The presidents of three of Kentucky's largest universities wrote a letter to the Courier-Journal to rebut David Hawpe's nonsensical assertion that Mitch McConnell caused Kentucky colleges to raise tuition. It's an important rejoinder from three people who address Hawpe's subject with knowledge and authority. Yet the C-J failed to print the letter in hard-copy; it only ran in the on-line edition.
The letter comes from James Ramsey, president of University of Louisville, Gary A. Ransdell, president of Western Kentucky University, and James C. Votruba, president of Northern Kentucky University. When three of the highest-ranking educators in the Commonwealth speak with one voice on an issue,most would call whatever they have to say newsworthy. But not the C-J.
This is the consequence of a the C-J's monopoly status: when it decides to go after a candidate, it fails to give its subscribers the opposing view. The paper tries to inoculate itself from a charge of bias by printing the university presidents' letter in the online edition, where only a small fraction of its subscribers will read it.
This blog previously addressed the merits of Hawpe's arguments that McConnell, a U.S. Senator, could cause tuition to raise at Kentucky colleges. McConnell likewise has responded to Hawpe's accusations.
Because the C-J will not keep the online edition available for the entire election season -- and because it failed to print the letter in its hard copy -- I will reprint it in its entirety:
Sen. Mitch McConnell has used his seniority and considerable influence in the United States Senate to move Kentucky's universities forward in extraordinary ways that allow us to serve Kentuckians and improve the quality of life for our commonwealth's citizens.
In David Hawpe's recent column "Give Mitch McConnell Credit Where Credit is Due," he cites a number of examples of federal funds earmarked for the Kentucky Community and Technical College System, Northern Kentucky University, the University of Kentucky, the University of Louisville and Western Kentucky University. We would argue that federal dollars are going to be spent, and we much prefer to have them spent at Kentucky's universities where we know best how to solve real-life problems that plague Kentuckians than at universities that will never touch the lives of Kentuckians.
At the University of Louisville, the Cardiac Innovation Institute – a groundbreaking research center designed to bring together the best minds in the field to improve the quality of life for heart failure patients -- was made possible because of the work of Sen. McConnell. He also helped secure federal dollars to expand Uof L's library that has earned it the distinction of being one of the Top 100 Research Libraries in America for our students, faculty, and the Louisville community. In Owensboro, federal dollars obtained by Sen. McConnell were used to start a Uof L partnership with the Owensboro Cancer Research Project to use tobacco plants to create cancer drugs.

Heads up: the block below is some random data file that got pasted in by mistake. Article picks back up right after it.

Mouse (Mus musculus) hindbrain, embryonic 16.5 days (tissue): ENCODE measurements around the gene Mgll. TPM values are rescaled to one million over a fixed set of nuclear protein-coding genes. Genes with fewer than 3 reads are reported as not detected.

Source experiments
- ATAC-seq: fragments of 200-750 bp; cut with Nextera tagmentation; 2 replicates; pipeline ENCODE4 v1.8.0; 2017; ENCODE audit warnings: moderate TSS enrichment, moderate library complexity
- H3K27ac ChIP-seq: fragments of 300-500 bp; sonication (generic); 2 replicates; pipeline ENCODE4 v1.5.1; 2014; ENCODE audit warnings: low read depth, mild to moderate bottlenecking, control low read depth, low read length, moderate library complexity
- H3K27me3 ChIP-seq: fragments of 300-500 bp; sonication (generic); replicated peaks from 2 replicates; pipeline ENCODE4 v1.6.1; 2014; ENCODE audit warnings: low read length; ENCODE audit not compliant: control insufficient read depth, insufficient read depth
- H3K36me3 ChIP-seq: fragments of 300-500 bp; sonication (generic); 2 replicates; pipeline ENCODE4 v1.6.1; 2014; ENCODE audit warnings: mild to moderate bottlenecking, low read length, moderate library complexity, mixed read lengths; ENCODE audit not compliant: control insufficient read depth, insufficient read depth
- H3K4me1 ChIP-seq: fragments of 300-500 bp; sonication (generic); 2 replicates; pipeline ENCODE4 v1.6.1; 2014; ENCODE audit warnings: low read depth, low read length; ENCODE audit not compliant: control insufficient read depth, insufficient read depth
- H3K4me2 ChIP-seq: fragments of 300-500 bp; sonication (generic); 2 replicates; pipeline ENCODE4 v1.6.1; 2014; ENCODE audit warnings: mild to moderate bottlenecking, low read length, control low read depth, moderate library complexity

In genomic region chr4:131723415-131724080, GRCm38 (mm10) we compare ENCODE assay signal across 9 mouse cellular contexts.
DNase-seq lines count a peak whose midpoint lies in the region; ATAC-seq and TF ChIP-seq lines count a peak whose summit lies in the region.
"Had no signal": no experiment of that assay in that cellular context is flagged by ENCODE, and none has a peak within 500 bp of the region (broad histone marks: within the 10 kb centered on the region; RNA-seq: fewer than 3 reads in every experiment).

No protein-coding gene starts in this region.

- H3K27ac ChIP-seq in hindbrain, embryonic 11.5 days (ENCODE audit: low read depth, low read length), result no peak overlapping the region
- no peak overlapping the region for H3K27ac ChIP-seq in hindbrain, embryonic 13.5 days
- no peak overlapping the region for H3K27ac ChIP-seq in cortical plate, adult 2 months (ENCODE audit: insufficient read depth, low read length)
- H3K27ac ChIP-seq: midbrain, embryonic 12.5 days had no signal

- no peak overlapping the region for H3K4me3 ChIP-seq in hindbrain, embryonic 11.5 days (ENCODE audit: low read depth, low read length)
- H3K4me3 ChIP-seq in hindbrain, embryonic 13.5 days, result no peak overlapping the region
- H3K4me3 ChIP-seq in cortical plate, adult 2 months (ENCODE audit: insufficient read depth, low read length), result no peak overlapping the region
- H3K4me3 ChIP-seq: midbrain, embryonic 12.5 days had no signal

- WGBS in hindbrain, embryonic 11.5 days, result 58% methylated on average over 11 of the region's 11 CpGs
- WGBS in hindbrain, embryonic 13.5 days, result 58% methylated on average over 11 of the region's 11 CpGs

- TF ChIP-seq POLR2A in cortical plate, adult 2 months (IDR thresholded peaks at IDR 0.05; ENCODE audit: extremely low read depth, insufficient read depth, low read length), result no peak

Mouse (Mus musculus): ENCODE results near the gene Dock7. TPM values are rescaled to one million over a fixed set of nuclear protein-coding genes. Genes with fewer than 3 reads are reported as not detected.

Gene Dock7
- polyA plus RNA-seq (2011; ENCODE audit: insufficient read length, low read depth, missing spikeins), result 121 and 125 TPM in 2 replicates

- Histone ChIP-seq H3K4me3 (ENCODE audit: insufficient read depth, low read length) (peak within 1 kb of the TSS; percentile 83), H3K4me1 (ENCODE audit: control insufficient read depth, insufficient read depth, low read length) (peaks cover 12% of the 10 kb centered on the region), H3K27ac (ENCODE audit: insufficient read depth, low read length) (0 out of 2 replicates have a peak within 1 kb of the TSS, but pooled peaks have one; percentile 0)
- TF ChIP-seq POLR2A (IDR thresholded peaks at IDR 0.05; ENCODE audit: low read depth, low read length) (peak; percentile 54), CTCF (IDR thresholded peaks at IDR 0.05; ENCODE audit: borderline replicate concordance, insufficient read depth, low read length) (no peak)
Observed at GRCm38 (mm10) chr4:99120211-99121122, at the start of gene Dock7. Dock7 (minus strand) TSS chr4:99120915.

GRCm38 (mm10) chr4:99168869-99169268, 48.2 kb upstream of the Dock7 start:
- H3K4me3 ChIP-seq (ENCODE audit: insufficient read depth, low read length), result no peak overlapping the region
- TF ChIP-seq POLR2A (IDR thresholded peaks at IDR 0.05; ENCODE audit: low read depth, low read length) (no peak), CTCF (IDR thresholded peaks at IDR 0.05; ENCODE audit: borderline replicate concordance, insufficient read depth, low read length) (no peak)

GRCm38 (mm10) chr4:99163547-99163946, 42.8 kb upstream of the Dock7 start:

Sen. McConnell has secured nearly $60 million for WKU over the last 10 years. WKU's Rural Mobile Health Unit, purchased and equipped with federal funds obtained by Sen. McConnell, takes students and faculty into surrounding communities to provide needed dental and health care services to school children while at the same time giving WKU students valuable real-life work experience. Federal funds have also been used at WKU for energy research, environmental initiatives, intervention programs for at-risk youth, and much, much more.
At Northern Kentucky University, Sen. McConnell has directed important funding for Kentucky math and science improvement, informatics and economic development initiatives – all a part of the university's talent development business plan designed to escalate Northern Kentucky's contribution to Kentucky's economic progress.
To lose the critical federal funding that Sen. McConnell directs to Kentucky's universities would be devastating. Those federal funds not only benefit our universities, but they directly impact Kentuckians who badly need the services and programs these funds support.
So together we thank Sen. McConnell for what he has done to help us advance higher education in Kentucky. He certainly does deserve proper credit, and we'll continue to thank him when an opportunity is presented.
James Ramsey is president of University of Louisville, Gary A. Ransdell is president of Western Kentucky University, and James C. Votruba is president of Northern Kentucky University.
Hawpe and his cronies at the C-J are entitled to their (mistaken) views. But by failing actually to print the university presidents' letter, they have crossed the line from partisan to deceitful. They manage to print letters from numerous cranks every day; surely a direct response from some of the Commonwealth's most esteemed educators warrants the same courtesy.
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